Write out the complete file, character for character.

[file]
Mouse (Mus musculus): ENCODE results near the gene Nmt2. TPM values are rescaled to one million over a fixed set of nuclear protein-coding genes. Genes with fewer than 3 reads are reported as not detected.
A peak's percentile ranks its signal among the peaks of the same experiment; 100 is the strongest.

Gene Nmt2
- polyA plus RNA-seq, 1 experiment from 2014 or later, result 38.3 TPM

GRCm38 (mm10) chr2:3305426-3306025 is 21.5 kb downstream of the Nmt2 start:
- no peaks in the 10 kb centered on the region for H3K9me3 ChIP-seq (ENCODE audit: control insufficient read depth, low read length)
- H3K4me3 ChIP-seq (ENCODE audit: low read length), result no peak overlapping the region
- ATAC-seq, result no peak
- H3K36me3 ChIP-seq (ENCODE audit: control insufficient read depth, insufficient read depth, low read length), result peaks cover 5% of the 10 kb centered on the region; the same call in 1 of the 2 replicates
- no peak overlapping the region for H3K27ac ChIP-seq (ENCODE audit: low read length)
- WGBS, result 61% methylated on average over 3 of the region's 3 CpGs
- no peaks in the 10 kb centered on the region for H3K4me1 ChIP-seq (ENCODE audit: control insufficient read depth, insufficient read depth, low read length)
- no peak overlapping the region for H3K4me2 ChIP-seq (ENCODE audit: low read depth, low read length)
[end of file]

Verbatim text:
Mouse (Mus musculus): ENCODE results near the gene Nmt2. TPM values are rescaled to one million over a fixed set of nuclear protein-coding genes. Genes with fewer than 3 reads are reported as not detected.
A peak's percentile ranks its signal among the peaks of the same experiment; 100 is the strongest.

Gene Nmt2
- polyA plus RNA-seq, 1 experiment from 2014 or later, result 38.3 TPM

GRCm38 (mm10) chr2:3305426-3306025 is 21.5 kb downstream of the Nmt2 start:
- no peaks in the 10 kb centered on the region for H3K9me3 ChIP-seq (ENCODE audit: control insufficient read depth, low read length)
- H3K4me3 ChIP-seq (ENCODE audit: low read length), result no peak overlapping the region
- ATAC-seq, result no peak
- H3K36me3 ChIP-seq (ENCODE audit: control insufficient read depth, insufficient read depth, low read length), result peaks cover 5% of the 10 kb centered on the region; the same call in 1 of the 2 replicates
- no peak overlapping the region for H3K27ac ChIP-seq (ENCODE audit: low read length)
- WGBS, result 61% methylated on average over 3 of the region's 3 CpGs
- no peaks in the 10 kb centered on the region for H3K4me1 ChIP-seq (ENCODE audit: control insufficient read depth, insufficient read depth, low read length)
- no peak overlapping the region for H3K4me2 ChIP-seq (ENCODE audit: low read depth, low read length)